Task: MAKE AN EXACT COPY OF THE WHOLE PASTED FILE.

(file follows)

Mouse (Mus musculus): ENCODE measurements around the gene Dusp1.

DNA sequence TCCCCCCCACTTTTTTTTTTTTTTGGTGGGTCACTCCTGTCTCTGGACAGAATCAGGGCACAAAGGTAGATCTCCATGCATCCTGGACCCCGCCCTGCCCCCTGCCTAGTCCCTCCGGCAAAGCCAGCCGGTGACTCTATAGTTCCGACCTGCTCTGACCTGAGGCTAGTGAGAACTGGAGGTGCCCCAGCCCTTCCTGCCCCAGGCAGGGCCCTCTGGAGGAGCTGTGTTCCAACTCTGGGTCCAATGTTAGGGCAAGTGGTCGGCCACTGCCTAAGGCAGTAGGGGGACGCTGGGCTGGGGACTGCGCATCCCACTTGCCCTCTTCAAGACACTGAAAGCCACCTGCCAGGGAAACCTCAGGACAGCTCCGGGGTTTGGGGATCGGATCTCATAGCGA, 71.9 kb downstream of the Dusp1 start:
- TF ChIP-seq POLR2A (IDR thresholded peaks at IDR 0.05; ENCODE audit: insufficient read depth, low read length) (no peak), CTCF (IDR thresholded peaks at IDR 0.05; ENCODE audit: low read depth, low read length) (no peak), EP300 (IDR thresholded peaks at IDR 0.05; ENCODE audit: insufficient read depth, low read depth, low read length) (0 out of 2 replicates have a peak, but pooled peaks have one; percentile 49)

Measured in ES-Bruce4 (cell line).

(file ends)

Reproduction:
Mouse (Mus musculus): ENCODE measurements around the gene Dusp1.

DNA sequence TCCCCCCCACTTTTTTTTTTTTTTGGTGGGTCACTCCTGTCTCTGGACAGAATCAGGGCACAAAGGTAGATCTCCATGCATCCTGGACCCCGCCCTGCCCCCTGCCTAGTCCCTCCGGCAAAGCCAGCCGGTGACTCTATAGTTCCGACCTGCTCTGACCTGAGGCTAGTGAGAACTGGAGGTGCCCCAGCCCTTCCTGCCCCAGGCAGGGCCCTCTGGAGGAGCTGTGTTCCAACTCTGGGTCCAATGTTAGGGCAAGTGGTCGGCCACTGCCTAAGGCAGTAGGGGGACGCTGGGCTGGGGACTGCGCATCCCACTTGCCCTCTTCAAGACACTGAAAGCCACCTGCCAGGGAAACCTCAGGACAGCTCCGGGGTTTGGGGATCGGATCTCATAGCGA, 71.9 kb downstream of the Dusp1 start:
- TF ChIP-seq POLR2A (IDR thresholded peaks at IDR 0.05; ENCODE audit: insufficient read depth, low read length) (no peak), CTCF (IDR thresholded peaks at IDR 0.05; ENCODE audit: low read depth, low read length) (no peak), EP300 (IDR thresholded peaks at IDR 0.05; ENCODE audit: insufficient read depth, low read depth, low read length) (0 out of 2 replicates have a peak, but pooled peaks have one; percentile 49)

Measured in ES-Bruce4 (cell line).